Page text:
By Swimming World Intern Carmen Triola
Courtesy of: Carmen Triola
Courtesy of: Carmen Triola
PISCATAWAY, New Jersey, January 12. WHEN they arrived at the 2014 CeraVe Invitational, Cape Cod Swim Club Head Coach Ron Zuwallack and his 11 swimmers could tell one thing right away: they were the little fish in a big pool.
They were, after all, fighting alongside big names like North Baltimore Aquatic Club, Bluefish Swim Club and Berkeley Aquatic Club this weekend. But these underdogs from Massachusetts were ready to swim.
"We're here to perform, just like they are," Zuwallack said. "These kids are a young, enthusiastic group. I think they are eager to learn and excited about being here."
Excited, maybe, but their inexperience comes with a challenge. His swimmers have had to learn basic meet strategies -- what Zuwallack calls "the little things." He's taught them about getting enough sleep, eating and drinking throughout the weekend, and when it comes time to enter the water, getting over the anxiety of being with more-experienced swimmers.
Overall, though, Zuwallack says he focuses on controlling what he can. He doesn't have the size or the resources of the bigger clubs, but he and the team can still learn from their mistakes. They also work on getting as much experience as they can at their high-level meets. Events like these, they said, can help them progress towards their own big competitions back home. In particular, they want to race at their sectional championships in Buffalo at the end of March, and a couple of his swimmers will also be able to qualify for the New England Senior Elite Meet, which is set to take place in about a month.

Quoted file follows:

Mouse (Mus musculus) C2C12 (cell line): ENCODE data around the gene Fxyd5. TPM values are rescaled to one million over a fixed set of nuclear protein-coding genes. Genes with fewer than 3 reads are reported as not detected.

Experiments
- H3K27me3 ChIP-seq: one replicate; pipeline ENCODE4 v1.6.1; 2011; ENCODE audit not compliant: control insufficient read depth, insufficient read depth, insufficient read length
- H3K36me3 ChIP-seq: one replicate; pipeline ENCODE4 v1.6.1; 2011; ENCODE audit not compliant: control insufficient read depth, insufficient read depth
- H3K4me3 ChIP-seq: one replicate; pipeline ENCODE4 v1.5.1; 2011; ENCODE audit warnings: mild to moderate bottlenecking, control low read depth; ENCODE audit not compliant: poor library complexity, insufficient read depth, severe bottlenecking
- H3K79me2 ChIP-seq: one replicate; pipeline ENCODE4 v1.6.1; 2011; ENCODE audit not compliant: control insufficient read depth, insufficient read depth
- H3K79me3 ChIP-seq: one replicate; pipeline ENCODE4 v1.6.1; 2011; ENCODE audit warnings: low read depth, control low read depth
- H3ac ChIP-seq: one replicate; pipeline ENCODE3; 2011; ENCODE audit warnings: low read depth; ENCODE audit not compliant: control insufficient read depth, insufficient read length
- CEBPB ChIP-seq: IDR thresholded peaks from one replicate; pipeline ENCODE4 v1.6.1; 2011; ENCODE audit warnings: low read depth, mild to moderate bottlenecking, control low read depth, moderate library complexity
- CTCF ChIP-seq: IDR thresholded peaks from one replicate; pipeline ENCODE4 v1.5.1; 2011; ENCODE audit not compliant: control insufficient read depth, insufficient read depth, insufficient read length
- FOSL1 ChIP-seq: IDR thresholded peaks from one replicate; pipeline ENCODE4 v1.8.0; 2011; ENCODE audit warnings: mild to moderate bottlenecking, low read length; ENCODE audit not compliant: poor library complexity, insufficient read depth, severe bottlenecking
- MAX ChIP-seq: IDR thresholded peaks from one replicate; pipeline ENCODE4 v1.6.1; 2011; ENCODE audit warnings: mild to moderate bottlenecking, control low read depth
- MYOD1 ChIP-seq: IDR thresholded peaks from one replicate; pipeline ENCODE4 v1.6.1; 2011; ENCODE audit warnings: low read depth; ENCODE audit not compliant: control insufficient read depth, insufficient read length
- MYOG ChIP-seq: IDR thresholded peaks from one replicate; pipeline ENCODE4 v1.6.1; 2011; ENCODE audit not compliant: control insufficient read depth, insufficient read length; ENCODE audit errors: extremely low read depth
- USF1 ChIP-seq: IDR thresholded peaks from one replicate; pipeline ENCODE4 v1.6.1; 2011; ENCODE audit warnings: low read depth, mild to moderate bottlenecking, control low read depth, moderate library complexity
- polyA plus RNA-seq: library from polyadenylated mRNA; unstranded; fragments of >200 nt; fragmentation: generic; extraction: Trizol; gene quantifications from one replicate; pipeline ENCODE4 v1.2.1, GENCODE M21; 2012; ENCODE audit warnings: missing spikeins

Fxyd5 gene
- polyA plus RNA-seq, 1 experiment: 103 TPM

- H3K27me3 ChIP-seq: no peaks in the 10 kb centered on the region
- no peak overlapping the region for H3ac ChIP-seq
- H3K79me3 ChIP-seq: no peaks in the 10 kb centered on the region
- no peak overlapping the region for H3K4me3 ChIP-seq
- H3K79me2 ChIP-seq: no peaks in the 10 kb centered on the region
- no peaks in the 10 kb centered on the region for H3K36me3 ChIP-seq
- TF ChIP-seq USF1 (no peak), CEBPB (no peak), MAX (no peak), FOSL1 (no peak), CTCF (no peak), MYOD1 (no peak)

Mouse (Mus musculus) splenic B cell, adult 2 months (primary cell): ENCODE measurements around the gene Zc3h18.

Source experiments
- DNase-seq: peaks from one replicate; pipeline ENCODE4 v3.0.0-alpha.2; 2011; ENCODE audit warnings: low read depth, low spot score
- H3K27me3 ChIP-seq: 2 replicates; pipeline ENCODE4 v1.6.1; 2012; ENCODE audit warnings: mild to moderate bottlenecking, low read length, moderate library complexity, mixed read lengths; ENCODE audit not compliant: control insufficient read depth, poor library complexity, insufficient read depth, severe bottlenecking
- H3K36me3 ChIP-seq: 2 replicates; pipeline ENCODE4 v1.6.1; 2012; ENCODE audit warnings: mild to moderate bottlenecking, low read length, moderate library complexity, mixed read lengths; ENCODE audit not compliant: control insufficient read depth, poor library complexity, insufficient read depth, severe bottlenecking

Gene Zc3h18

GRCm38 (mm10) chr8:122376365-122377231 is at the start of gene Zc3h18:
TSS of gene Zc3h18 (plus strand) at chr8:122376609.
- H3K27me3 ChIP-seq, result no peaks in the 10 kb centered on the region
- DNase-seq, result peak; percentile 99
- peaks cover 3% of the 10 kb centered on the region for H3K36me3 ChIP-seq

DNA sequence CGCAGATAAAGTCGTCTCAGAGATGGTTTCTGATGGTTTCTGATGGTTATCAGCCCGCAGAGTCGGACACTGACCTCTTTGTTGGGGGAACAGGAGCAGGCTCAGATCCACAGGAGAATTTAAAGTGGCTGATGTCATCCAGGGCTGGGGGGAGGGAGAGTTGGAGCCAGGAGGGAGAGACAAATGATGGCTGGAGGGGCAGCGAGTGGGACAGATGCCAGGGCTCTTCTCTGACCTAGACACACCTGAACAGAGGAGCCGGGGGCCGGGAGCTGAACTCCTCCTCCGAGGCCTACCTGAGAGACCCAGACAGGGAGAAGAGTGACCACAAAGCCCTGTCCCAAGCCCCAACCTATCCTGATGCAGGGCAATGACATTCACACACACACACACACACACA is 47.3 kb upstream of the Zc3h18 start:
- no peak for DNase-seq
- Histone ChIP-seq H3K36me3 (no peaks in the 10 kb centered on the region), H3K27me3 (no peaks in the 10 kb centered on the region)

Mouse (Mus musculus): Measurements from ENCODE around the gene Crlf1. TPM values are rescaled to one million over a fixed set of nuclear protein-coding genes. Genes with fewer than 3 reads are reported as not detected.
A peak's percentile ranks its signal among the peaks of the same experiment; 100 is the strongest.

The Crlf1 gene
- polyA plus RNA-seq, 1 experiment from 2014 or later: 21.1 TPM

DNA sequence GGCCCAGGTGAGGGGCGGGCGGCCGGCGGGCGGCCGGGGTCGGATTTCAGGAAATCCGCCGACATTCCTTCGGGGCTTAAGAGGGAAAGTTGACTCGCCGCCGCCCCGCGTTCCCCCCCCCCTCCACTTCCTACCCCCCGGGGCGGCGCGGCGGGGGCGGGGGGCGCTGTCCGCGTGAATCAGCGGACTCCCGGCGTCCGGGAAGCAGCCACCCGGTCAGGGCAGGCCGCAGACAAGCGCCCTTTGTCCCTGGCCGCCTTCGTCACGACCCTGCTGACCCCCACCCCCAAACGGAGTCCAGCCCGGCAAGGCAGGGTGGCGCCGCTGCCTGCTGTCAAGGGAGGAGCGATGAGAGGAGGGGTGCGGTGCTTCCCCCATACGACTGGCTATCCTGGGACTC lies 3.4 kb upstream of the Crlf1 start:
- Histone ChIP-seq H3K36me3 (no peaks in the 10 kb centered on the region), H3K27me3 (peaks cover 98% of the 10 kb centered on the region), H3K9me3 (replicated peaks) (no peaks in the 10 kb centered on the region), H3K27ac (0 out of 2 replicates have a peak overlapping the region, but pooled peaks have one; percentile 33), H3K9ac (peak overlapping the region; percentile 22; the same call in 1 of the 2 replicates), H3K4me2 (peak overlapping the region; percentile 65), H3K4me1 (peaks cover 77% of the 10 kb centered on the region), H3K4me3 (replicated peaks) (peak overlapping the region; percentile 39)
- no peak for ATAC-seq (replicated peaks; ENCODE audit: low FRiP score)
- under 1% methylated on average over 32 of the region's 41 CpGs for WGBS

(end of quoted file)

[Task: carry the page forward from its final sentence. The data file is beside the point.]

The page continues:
His swimmers, it seems, are just as ready to compete.
"I'm feeling pretty good," said Jarrett Jones, 16. "When you look at the heat sheets and you see Michael Phelps' club [North Baltimore], it's intimidating. But we all have the same goals. We're all here for the same reason."
Hannah Johnson, 15, was also enjoying her time at the meet.
"I think it's kind of cool swimming against other teams that you haven't before," she said.
Still, racing with such a small team isn't for everyone. While the athletes said they liked training at Cape Cod, not everyone was sure as to whether or not they wanted to have a similar experience down the road. Several talked about traveling more, or even wanting to join a bigger team in college.
"I feel like I'd get riled up better," said Tyler Sjahfiedin, 16. Still, he said, at his own club, he doesn't get lost in the pack. "Practice is never crowded. We get our own pool."
Another teammate, Elizabeth Mahoney, 16, said she was happy with her team's size, even with the big-name competition.
"I think the team name doesn't necessarily mean anything," she said. "It matters how you swim your race."